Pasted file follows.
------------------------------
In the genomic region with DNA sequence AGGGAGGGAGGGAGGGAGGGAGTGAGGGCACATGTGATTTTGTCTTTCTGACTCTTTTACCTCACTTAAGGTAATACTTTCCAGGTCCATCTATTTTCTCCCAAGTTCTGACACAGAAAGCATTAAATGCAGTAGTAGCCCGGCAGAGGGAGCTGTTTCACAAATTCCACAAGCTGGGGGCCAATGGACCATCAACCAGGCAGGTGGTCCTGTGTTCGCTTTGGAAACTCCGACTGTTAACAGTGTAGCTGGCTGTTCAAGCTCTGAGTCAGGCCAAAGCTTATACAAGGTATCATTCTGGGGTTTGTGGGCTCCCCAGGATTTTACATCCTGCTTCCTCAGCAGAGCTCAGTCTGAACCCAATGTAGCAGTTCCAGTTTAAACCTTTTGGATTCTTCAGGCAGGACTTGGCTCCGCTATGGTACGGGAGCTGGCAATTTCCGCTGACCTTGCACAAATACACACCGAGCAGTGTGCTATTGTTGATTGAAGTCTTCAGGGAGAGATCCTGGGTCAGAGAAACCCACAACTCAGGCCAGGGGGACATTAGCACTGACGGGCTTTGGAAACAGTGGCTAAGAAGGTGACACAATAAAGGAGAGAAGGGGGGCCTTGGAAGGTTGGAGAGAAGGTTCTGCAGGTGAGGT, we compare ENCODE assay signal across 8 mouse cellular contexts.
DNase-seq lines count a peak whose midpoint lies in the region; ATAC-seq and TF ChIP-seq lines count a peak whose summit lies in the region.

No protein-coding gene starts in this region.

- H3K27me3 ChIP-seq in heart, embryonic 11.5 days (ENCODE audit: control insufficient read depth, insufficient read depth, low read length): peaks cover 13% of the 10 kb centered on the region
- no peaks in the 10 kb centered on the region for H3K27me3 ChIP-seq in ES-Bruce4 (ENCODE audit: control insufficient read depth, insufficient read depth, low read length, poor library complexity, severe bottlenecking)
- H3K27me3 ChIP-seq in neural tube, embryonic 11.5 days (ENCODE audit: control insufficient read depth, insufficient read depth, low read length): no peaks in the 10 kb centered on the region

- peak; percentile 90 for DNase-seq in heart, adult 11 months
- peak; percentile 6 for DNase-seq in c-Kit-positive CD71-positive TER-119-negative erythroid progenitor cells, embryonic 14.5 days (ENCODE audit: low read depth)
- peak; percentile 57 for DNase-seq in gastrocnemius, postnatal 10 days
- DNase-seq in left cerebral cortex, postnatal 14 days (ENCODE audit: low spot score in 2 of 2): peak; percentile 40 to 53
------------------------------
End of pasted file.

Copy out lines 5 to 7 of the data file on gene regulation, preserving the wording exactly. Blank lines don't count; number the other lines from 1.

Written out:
- no peaks in the 10 kb centered on the region for H3K27me3 ChIP-seq in ES-Bruce4 (ENCODE audit: control insufficient read depth, insufficient read depth, low read length, poor library complexity, severe bottlenecking)
- H3K27me3 ChIP-seq in neural tube, embryonic 11.5 days (ENCODE audit: control insufficient read depth, insufficient read depth, low read length): no peaks in the 10 kb centered on the region

- peak; percentile 90 for DNase-seq in heart, adult 11 months